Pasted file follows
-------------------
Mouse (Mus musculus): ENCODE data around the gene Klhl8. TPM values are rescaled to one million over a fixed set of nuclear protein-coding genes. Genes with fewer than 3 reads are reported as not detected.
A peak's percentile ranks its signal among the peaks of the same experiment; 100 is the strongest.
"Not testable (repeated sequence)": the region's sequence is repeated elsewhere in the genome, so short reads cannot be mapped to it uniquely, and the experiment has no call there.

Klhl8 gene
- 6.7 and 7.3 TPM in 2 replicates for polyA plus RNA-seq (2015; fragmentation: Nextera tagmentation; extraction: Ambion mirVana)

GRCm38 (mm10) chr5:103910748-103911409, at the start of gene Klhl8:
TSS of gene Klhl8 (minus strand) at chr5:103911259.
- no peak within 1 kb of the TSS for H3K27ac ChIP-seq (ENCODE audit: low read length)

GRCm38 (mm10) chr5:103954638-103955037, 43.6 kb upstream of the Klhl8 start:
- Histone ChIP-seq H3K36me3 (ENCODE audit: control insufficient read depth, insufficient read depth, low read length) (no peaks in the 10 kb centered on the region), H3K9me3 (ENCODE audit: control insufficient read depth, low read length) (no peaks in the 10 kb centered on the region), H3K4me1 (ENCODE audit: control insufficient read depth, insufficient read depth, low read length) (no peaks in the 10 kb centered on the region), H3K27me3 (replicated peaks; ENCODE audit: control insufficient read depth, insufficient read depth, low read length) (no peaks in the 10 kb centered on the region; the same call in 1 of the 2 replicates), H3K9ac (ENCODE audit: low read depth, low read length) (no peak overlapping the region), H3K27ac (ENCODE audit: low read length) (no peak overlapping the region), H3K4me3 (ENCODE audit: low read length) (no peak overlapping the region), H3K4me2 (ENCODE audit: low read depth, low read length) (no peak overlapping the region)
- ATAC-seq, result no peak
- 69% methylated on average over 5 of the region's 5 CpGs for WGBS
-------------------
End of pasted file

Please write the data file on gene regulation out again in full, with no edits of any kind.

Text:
Mouse (Mus musculus): ENCODE data around the gene Klhl8. TPM values are rescaled to one million over a fixed set of nuclear protein-coding genes. Genes with fewer than 3 reads are reported as not detected.
A peak's percentile ranks its signal among the peaks of the same experiment; 100 is the strongest.
"Not testable (repeated sequence)": the region's sequence is repeated elsewhere in the genome, so short reads cannot be mapped to it uniquely, and the experiment has no call there.

Klhl8 gene
- 6.7 and 7.3 TPM in 2 replicates for polyA plus RNA-seq (2015; fragmentation: Nextera tagmentation; extraction: Ambion mirVana)

GRCm38 (mm10) chr5:103910748-103911409, at the start of gene Klhl8:
TSS of gene Klhl8 (minus strand) at chr5:103911259.
- no peak within 1 kb of the TSS for H3K27ac ChIP-seq (ENCODE audit: low read length)

GRCm38 (mm10) chr5:103954638-103955037, 43.6 kb upstream of the Klhl8 start:
- Histone ChIP-seq H3K36me3 (ENCODE audit: control insufficient read depth, insufficient read depth, low read length) (no peaks in the 10 kb centered on the region), H3K9me3 (ENCODE audit: control insufficient read depth, low read length) (no peaks in the 10 kb centered on the region), H3K4me1 (ENCODE audit: control insufficient read depth, insufficient read depth, low read length) (no peaks in the 10 kb centered on the region), H3K27me3 (replicated peaks; ENCODE audit: control insufficient read depth, insufficient read depth, low read length) (no peaks in the 10 kb centered on the region; the same call in 1 of the 2 replicates), H3K9ac (ENCODE audit: low read depth, low read length) (no peak overlapping the region), H3K27ac (ENCODE audit: low read length) (no peak overlapping the region), H3K4me3 (ENCODE audit: low read length) (no peak overlapping the region), H3K4me2 (ENCODE audit: low read depth, low read length) (no peak overlapping the region)
- ATAC-seq, result no peak
- 69% methylated on average over 5 of the region's 5 CpGs for WGBS